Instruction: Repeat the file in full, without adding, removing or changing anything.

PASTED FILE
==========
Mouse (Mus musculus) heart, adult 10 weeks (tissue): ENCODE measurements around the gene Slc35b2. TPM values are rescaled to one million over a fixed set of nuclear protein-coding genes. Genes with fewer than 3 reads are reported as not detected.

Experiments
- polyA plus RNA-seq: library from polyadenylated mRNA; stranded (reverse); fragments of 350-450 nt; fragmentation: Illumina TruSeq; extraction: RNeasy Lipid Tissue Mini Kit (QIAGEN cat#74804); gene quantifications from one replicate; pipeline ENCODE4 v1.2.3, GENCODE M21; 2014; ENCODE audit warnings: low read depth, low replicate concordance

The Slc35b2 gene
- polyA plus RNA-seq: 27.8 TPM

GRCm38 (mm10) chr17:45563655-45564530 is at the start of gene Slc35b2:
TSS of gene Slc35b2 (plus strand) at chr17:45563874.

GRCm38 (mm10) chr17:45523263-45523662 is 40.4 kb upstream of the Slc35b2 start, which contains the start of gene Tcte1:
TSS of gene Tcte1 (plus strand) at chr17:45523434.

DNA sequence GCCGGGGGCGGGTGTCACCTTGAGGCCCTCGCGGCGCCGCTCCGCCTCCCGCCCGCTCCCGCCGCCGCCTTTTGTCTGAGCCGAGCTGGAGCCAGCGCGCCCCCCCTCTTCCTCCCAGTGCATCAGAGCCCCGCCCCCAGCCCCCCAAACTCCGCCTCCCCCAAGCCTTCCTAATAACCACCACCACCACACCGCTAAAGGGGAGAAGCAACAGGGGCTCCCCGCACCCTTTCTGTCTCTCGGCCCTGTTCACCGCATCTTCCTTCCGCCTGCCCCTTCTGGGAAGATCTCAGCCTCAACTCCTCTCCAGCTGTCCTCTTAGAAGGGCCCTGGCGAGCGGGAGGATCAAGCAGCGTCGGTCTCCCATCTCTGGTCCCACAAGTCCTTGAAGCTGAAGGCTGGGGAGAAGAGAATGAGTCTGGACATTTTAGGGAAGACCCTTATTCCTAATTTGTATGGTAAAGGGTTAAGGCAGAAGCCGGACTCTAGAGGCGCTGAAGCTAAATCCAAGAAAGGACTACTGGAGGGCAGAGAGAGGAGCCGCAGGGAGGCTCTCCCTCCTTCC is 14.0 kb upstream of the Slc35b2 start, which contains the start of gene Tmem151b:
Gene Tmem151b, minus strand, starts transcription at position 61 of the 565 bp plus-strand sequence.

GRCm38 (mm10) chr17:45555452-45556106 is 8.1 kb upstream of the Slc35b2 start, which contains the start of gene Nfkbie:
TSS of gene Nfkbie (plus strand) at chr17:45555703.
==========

Mouse (Mus musculus) heart, adult 10 weeks (tissue): ENCODE measurements around the gene Slc35b2. TPM values are rescaled to one million over a fixed set of nuclear protein-coding genes. Genes with fewer than 3 reads are reported as not detected.

Experiments
- polyA plus RNA-seq: library from polyadenylated mRNA; stranded (reverse); fragments of 350-450 nt; fragmentation: Illumina TruSeq; extraction: RNeasy Lipid Tissue Mini Kit (QIAGEN cat#74804); gene quantifications from one replicate; pipeline ENCODE4 v1.2.3, GENCODE M21; 2014; ENCODE audit warnings: low read depth, low replicate concordance

The Slc35b2 gene
- polyA plus RNA-seq: 27.8 TPM

GRCm38 (mm10) chr17:45563655-45564530 is at the start of gene Slc35b2:
TSS of gene Slc35b2 (plus strand) at chr17:45563874.

GRCm38 (mm10) chr17:45523263-45523662 is 40.4 kb upstream of the Slc35b2 start, which contains the start of gene Tcte1:
TSS of gene Tcte1 (plus strand) at chr17:45523434.

DNA sequence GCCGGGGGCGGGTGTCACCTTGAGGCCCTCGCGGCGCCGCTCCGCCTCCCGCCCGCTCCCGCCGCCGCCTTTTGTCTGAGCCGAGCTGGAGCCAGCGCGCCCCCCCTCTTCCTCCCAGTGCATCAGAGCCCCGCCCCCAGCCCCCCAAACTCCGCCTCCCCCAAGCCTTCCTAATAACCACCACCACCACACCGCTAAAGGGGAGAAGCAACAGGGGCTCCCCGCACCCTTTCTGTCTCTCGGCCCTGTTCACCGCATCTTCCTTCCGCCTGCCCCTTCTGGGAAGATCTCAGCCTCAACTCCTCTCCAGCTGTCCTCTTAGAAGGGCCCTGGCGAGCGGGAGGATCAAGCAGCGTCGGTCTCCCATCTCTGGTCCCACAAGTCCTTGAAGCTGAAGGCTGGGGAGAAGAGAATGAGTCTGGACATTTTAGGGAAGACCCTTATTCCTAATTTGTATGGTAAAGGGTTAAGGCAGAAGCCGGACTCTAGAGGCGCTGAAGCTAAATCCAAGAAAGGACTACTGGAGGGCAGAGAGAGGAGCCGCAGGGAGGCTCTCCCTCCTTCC is 14.0 kb upstream of the Slc35b2 start, which contains the start of gene Tmem151b:
Gene Tmem151b, minus strand, starts transcription at position 61 of the 565 bp plus-strand sequence.

GRCm38 (mm10) chr17:45555452-45556106 is 8.1 kb upstream of the Slc35b2 start, which contains the start of gene Nfkbie:
TSS of gene Nfkbie (plus strand) at chr17:45555703.